This week we combined a little early science with our early literacy, and focused on opposites. As I told parents, this is a concept that can take a little time and practice, and they shouldn't fret if their child doesn't 'get it' right away. I wanted to use this story time to demonstrate different ways we can introduce and reinforce the idea and have fun at the same time.
We started off talking about how very HOT it was this summer, and then solicited the opposite. "What about happy? Let's see your happy faces! You just got a bowl of ice cream, what does your face look like? Okay, so what would the opposite of happy be?" I was so pleased to hear both "mad" and "sad", because that segued into talking about how more than one word can work, as well as emphasizing our pre-reading skill this week of vocabulary.
Next we read:
There's some new vocabulary right there in the title! A silly story the kids and grown-ups both seemed to enjoy, and if the kids are into it, you can ask them where they think the story will go next.
Speaking of next:
One of the few lift-the-flaps I keep in our collection (and, in fact, I just had to get a new copy.) Fun illustrations of snakes demonstrating opposites from hot and cold to thin and plump. Again, great opportunity for vocabulary building, since most kids will say "fat" rather than plump. What other words can we use? Thick? Stout?
Finally, I wanted to introduce the idea of relativity. "Someone might call this young lady a little girl, but next to that girl over there, she is a big girl! So, which are you, a little girl, or a big girl?" (I'll bet you can guess her answer.) That led into one of our newer books:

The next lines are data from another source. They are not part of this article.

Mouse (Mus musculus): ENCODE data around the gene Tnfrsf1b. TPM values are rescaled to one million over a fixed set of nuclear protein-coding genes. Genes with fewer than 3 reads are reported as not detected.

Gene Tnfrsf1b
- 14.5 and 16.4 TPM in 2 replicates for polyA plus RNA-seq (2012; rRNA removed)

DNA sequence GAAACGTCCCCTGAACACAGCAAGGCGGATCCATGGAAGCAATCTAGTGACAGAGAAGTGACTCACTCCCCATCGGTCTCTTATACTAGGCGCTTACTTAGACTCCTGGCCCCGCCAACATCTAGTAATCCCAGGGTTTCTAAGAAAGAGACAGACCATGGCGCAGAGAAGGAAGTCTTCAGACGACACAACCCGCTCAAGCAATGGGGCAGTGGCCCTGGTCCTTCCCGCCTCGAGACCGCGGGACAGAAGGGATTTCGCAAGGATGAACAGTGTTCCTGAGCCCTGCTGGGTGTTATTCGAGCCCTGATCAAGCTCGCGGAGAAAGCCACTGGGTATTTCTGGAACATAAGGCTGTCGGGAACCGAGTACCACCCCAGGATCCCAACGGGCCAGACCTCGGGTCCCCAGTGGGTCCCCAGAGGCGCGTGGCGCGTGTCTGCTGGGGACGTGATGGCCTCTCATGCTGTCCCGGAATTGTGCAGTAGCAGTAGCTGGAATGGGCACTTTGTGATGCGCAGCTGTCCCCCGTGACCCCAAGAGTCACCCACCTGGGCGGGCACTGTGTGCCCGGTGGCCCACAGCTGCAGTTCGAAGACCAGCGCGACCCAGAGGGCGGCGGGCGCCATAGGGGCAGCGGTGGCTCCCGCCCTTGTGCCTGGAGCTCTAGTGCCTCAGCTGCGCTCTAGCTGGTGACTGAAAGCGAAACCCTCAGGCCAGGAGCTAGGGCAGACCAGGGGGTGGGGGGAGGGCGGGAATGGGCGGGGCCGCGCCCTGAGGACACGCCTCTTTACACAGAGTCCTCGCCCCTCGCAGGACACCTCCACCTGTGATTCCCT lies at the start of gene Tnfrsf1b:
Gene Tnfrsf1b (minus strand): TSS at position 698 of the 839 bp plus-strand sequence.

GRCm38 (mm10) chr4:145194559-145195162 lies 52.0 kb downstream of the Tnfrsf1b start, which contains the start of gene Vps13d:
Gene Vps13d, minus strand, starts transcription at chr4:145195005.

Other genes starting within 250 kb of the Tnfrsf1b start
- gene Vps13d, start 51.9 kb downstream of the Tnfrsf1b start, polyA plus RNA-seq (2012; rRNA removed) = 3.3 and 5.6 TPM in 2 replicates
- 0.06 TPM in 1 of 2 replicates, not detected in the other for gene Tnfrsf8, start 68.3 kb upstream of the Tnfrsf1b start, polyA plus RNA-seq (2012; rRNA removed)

It's not a NEW book, mind you (c 2014), but new to our library. The bug on the cover is big, but compared to the leaf, it is small, and the leaf is big! Or, is it?
I didn't do a rhyme or finger play because we had several activities planned, but Jack and Jill comes to mind, as well as the Hokey Pokey. You could also play In the Pond, Out of the Pond, and get some wiggles out!
We moved instead to a simple craft - blank piece of paper with suggestions for labeling (good or bad, like or dislike, etc.) and magazines to cut up. Both days, I was pleased to see all the kids filling up their 'like' sides, and just a few pictures of napping or pollution on the 'dislike' sides. (Lemons also made a few appearances under 'dislike').
Around two sides of the room I also had simple sorting centers like this one:
We also had big and small pom-poms, long and short strings, hard and soft, black and white, round and square, etc. I encouraged talking about them, saying there are not necessarily right and wrong answers - this string is longer than that one, but shorter than the other, so where does it go? What if we put them in order first? The Q-tip is soft on the ends but hard in the middle, where does it go?
So much fun! I can't wait until next week, when we go full-on science with our buried treasure program!